Scott Gottlieb, CPA
Assistant editor: Susan A. Maffetone, CPA
Quick Comment on Audits
make that most of my clients feel that a visit to the dentist
is considered a treat as compared to being audited by the IRS.
people will never get audited in their lives. According to the
latest statistics the government published - about 1.28% of
the individual returns filed for calendar year 1996 were audited.
To avoid an audit happening to you, you can review your return
before you file it and see what stands out,
thing clients sometimes feel is that they should not take legitimate
deductions just because it'll stand out on their returns. I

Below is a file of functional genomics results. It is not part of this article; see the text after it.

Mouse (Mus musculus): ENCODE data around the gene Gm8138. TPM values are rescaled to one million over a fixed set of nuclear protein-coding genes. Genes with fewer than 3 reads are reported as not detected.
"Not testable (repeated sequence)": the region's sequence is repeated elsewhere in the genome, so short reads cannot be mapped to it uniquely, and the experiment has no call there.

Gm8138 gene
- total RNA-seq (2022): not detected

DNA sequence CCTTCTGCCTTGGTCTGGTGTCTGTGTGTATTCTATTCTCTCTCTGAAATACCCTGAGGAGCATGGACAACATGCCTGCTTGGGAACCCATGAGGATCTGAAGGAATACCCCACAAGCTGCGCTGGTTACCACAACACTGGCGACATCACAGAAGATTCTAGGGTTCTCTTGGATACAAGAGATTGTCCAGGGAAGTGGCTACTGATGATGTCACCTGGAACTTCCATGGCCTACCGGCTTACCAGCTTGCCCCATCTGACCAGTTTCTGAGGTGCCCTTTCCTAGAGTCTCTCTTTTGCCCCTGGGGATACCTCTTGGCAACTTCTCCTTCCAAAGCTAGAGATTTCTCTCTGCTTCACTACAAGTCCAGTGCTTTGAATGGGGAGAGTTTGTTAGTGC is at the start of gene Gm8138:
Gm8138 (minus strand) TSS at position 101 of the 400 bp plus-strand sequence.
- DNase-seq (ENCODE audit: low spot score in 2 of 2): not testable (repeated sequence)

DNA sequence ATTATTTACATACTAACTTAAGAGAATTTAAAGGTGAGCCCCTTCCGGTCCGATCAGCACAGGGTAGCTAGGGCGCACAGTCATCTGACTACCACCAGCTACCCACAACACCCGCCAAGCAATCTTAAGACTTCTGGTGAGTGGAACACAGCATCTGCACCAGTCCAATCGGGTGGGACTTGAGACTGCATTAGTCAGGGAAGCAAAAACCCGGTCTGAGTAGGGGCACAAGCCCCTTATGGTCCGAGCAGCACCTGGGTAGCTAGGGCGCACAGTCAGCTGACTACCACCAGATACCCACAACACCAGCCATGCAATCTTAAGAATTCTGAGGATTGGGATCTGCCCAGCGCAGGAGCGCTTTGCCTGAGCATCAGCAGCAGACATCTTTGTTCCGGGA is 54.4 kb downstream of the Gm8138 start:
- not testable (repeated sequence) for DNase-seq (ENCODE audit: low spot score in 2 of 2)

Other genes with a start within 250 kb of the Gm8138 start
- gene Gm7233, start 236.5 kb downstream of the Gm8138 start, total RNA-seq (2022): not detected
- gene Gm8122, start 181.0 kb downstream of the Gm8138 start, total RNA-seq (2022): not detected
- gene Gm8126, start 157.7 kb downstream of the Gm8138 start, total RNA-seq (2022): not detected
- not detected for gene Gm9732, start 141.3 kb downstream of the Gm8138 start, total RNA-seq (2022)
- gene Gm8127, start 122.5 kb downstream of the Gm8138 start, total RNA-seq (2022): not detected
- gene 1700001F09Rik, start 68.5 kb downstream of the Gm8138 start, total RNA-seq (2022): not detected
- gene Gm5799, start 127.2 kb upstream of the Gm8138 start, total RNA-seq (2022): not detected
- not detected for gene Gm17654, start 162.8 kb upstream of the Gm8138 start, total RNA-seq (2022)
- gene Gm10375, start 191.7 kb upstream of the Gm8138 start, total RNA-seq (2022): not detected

recommend they take the deduction and be sure to keep supporting
documentation with a copy of the tax return. Of course, if the
deduction stands out, you may receive an inquiry from the IRS.
That's why it's important to hold on to receipts to prove you
really incurred the expense. If you have a single large deduction
on your return for which you have a receipt or other documentation
giving evidence of the expense, consider attaching a copy to
engaging the services of a tax professional if your return includes
complicated issues or risky deductions. You have the power to
authorize an attorney, a CPA, or an enrolled agent to represent
you at an examination and you don't have to be there. If you
are looking at penalties and taxes adding up to a large amount,
it's probably a good idea to get a professional involved early
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